Types of camera shot
In film, the way a shot is framed by the director will convey meaning to the audience. In this section we’re going to explore the core camera shots and what they’re used for. It’s also a great excuse to look at the work of one of the greatest filmmakers of all time, Alfred Hitchcock, and his film Psycho.
First up we have the wide shot. A wide shot conveys contextualising information to the viewer about where action in a scene is taking place or sets a character in context. For this reason, a wide shot is often used to establish context and setting at the start of a film or start of a scene (when used in this context, a wide shot can be described as an ‘establishing shot’). In this instance, the shot uses typical conventions of a thriller such as chiaroscuro lighting, emphasising the sense of isolation. The only visible source of light is coming from an upstairs room, drawing our focus and creating a desire to find out who the room’s occupant is.
Next we have the long shot. This generally shows the full length of any featured characters from feet to top of the head and is used to show a character in relation to their surroundings, setting them in context. In this instance, we learn more about the main character, the shot enables us to see the character, her hair, clothes and surroundings, enabling the audience to draw conclusions about the character, her work place and setting the scene for an important plot point in the story.
The mid shot or medium shot generally shows the character from the waist to the top of the head. It is used to enable the viewer to see facial expressions in combination with body language to show emotion and heighten tension. In this instance, Hitchcock employs it to show the character’s expression as she realises that her boss is starting to figure out that she has stolen his money. Her rigid persona, hands gripped to the wheel shows the exposed threat, making the audience share her apprehension.
The close up is often used to show a character from the top of the shoulders to the top of the head. It’s used for capturing a character’s facial expression, heightening emotions and building tension. In this shot, the audience can share the absolute horror that the character is feeling.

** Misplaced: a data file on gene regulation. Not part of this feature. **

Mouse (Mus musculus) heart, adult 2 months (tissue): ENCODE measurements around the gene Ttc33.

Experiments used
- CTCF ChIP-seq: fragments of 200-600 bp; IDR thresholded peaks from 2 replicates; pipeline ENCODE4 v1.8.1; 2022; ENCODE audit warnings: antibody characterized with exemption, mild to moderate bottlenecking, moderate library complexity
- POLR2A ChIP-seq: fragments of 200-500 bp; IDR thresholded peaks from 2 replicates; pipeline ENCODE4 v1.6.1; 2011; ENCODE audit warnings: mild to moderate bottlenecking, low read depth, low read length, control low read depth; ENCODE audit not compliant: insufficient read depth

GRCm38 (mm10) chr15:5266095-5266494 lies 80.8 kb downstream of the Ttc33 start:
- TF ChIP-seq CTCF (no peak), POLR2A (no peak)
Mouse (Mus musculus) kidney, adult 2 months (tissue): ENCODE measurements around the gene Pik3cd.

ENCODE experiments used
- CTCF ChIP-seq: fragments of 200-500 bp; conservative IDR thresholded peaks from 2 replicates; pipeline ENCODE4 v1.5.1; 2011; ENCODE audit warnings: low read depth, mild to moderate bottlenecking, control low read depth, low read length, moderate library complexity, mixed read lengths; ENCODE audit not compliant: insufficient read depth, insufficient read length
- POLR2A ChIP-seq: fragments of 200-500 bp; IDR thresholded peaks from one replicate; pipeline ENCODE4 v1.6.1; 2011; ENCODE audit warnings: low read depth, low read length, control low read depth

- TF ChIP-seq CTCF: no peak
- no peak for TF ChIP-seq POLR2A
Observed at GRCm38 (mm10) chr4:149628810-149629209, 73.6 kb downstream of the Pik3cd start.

And lastly we have an extreme close up, when an object, item or body part fills the film frame and is used for emphasis and heightening emotion. In this instance, we’re so used to eyes that glint and are full of life that being presented with one that is dull and lifeless creates great unease amongst the audience.
Image credits: Alfred Hitchcock, Psycho (1960)
As you become more familiar with shot types and framing, you’ll be able to take that knowledge and create really interesting scaffolds for narrative writing.
We spoke in the previous step about framing and how it links with written texts. As students begin to understand shots better they’ll start to link them with certain sentence types, meaning that stills become a superb catalyst for creating a broad range of writing. If this is an area you’re particularly interested in, check out Filmmaking and Animation in the classroom, an online course hosted by FutureLearn created by Into Film.
Almost all of the artwork we use in this course is from the Tate Collection. Take a look at the Tate Collection and see if you can find some artworks that remind you of some of the above camera shots. If you find some interesting examples, share the links in the Comments section and suggest what shot it links to, considering why the artist chose to present their work in that way. You can use the information in this step to help you, as well as the printable downloadable resources in the Downloads section which you can use in class.
Please download our Shot Sizes and Camera Angles and Camera Shot Sort Sheet resources in the Downloads section to review more shot sizes and in the next step we’ll test your knowledge with a quiz!
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